Over at Tiny Choices, there's been some talk about boogers. Not just any boogers, though.. these are the kind that find sustainable disposable in handkerchiefs.
All this talk about disposable tissues vs. reusable hankies got me thinking... why is conservation so hard? What obstacles do conservors face.. what people?
I got my first hankie out of Gramma's basement -- it looks like (probably is) a doily and functions beautifully. I carry it, or another hankie, with my almost all the time, regardless of whether I have a cold or not. Not only do I use it to wipe my nose, but it functions as an impromptu napkin, blotter, and apple core saver (if you can bring restaurant scraps to a dog, why not cores to the worms?). Don't worry, I was my hankies frequently. VERY frequently. Gramma still makes fun of me for my doily hankie, but my mother mocks the very idea of a handkerchief. To her, hankies are for stuffing suit jacket pockets, only -- merely decoration for stuffy (ha, pun!) occasions. My mother is an obstacle to conservation.
Mom grew up during a transition time: born in the mid-sixties, Mom was blissfully unaware of the peace movements and political strife. What she saw was my Gramma slowly canning tomatoes in a water bath and diapering children with cloth. To my mother, these were needless inconveniences. Why can your own tomatoes when tin at the store costs so little and requires so little effort? Why bother with cloth diapers, swishing them in the toilet and laundering with extra hot water, when you can buy a disposable. The easy access to disposables and easy-fixes: obstacles to conservation.
But, those are valid questions. Why, indeed? How about a few more questions, while we're at it. Why hand-knit socks? The yarn wasn't any cheaper than buying from the store and it surely wasn't as easy as finding a nice pair from a seller, but I made them. Thought and time and love went into them. Last Christmas, when I gave Gramma a specially machine-made pair of diabetic-friendly socks, she was thankful, of course. This year, she demanded I help her into her new, handmade favorites. Her nursing home friends all see her prize gift and she beams with pride for her talented granddaughter.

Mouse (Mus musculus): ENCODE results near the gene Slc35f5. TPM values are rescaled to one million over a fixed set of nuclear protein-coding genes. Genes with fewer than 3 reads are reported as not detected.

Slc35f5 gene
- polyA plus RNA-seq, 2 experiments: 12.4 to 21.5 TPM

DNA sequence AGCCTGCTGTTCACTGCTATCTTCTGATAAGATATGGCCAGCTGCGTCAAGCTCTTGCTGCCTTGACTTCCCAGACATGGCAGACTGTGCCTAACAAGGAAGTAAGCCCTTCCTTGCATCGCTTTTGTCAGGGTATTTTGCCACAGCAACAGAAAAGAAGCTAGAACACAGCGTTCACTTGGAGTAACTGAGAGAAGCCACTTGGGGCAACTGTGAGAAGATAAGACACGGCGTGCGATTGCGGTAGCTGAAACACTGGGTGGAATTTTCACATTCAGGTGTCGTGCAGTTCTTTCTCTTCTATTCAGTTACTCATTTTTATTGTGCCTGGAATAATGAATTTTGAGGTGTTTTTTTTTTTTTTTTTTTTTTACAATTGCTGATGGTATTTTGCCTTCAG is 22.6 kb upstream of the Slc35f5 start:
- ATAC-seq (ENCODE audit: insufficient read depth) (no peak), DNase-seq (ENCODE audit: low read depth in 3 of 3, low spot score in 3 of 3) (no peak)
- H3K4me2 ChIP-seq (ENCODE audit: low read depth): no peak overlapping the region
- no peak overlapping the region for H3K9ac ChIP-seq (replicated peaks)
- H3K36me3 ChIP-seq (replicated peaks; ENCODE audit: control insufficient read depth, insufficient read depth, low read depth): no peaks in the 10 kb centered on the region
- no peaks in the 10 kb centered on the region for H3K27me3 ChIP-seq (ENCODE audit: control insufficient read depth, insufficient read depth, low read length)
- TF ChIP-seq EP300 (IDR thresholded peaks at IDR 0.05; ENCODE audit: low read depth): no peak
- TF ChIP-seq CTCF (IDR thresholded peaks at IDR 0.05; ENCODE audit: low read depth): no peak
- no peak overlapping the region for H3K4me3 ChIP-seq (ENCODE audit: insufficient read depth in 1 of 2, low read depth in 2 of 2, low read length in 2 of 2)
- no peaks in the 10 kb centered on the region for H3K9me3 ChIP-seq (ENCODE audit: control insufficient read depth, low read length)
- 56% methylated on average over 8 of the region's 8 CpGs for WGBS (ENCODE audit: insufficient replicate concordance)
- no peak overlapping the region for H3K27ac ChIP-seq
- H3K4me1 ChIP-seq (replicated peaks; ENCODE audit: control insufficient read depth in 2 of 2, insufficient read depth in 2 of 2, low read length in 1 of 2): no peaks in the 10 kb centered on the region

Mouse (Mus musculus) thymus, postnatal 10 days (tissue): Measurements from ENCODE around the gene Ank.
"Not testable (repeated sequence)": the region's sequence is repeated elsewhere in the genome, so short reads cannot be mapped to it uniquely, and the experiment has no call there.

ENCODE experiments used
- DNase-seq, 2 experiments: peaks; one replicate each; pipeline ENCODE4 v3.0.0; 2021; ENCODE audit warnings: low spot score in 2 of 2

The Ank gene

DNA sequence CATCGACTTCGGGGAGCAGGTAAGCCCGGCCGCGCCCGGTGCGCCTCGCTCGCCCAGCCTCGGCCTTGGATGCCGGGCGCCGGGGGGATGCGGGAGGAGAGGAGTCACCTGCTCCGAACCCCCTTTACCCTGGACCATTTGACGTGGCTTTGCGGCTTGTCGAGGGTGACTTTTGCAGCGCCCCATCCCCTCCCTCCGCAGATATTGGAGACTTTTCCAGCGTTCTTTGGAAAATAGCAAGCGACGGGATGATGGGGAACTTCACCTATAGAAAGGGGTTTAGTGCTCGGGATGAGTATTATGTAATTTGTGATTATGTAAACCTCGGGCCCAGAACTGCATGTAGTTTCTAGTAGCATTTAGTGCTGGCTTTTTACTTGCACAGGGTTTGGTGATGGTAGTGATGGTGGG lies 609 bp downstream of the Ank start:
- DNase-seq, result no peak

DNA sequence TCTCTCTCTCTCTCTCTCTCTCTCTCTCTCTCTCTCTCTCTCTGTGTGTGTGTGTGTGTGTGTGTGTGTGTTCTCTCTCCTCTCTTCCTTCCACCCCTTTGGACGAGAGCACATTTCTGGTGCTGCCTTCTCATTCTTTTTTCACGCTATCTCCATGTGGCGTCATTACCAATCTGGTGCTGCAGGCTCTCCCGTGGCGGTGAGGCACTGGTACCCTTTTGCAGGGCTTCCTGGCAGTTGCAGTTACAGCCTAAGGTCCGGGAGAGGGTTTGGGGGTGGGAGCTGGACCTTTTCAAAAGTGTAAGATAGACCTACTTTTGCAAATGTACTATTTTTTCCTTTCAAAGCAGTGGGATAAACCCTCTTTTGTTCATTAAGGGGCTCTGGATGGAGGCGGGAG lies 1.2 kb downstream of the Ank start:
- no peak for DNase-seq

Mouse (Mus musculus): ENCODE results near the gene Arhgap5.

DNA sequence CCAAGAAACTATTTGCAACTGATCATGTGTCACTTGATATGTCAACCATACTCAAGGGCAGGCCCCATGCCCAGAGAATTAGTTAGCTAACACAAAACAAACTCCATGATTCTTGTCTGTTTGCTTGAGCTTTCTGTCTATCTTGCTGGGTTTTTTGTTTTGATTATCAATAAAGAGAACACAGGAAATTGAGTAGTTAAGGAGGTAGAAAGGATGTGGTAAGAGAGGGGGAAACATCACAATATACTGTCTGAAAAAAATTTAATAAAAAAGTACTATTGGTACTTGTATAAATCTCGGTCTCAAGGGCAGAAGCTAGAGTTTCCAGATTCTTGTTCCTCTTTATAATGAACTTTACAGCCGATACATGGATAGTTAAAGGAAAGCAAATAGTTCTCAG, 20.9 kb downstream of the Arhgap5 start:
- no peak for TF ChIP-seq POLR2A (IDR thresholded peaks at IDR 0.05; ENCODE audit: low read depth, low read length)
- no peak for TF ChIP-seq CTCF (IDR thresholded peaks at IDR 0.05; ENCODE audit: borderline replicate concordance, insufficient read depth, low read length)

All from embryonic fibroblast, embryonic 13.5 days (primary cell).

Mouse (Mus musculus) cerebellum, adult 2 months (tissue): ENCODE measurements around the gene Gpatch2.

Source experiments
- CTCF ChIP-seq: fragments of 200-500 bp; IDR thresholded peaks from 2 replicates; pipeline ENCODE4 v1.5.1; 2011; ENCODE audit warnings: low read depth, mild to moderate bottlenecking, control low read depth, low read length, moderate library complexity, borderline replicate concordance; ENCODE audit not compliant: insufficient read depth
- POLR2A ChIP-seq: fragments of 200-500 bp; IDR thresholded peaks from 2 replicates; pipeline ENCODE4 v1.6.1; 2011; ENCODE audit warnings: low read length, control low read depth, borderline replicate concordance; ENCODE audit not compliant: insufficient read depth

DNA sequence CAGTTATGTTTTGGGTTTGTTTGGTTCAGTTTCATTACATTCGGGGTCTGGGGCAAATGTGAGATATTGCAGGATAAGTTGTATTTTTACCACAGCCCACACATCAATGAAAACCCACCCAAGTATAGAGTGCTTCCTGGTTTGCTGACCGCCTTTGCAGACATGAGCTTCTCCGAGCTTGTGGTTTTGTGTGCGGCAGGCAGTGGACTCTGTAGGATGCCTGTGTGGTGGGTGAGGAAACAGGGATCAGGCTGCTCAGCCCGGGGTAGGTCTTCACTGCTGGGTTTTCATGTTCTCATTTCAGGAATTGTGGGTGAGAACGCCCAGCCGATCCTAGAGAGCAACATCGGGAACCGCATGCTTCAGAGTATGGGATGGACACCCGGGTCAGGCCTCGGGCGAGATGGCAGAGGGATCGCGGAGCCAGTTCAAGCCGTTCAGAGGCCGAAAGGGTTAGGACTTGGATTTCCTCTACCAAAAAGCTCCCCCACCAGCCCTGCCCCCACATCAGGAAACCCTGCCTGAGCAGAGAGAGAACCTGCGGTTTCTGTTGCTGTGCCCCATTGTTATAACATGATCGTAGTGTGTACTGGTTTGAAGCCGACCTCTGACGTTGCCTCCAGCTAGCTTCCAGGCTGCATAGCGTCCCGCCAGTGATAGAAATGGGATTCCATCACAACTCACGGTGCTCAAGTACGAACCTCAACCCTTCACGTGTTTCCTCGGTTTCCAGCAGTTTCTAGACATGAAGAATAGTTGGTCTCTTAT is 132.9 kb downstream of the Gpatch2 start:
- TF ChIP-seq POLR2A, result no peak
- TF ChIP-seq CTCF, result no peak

The same goes with my homemade bread. It doesn't take that much time, though, or love to make a decent loaf, but it surely involves more than buying some Wonder bread from Wal-Mart. Of course, nothing beats the smell of a loaf emerging from the oven, but it's more than that: TheBoy prizes my whole wheat loaf over any fancier store-bought version because I made it. He doesn't care if it's soggy inside or turns stale in just two days -- it's the bread specially made for him and him alone.
The point of this ranting? Making things at home, or just making do requires your effort and love. You can't buy love? Well, you can't just buy effort, either. And those cloth baby diapers: they leave fewer rashes on baby's bums. Those home-canned tomatoes: totally organic at a time when pesticide use was on the rise and DDT was still pretty common. Worthwhile.
What do you think: is it worth the effort and love expenditures to make things homemade, to conserve while you can? Or, are the obstacles of convenience and ridicule too difficult to overcome?
Incidentally, I'm not trying to judge here. I buy into tons of convenience items, I just happen to make bread at home (and now butter, check into my food blog soon for a post). For a bit of uplifting thought, how about the conservation enablers in your life? Farmer's Daughter recently posted about the wonderful impact of her family's matriarchs and it got me thinking about enablers and obstacles. Who helps you "make do"? Who hinders you?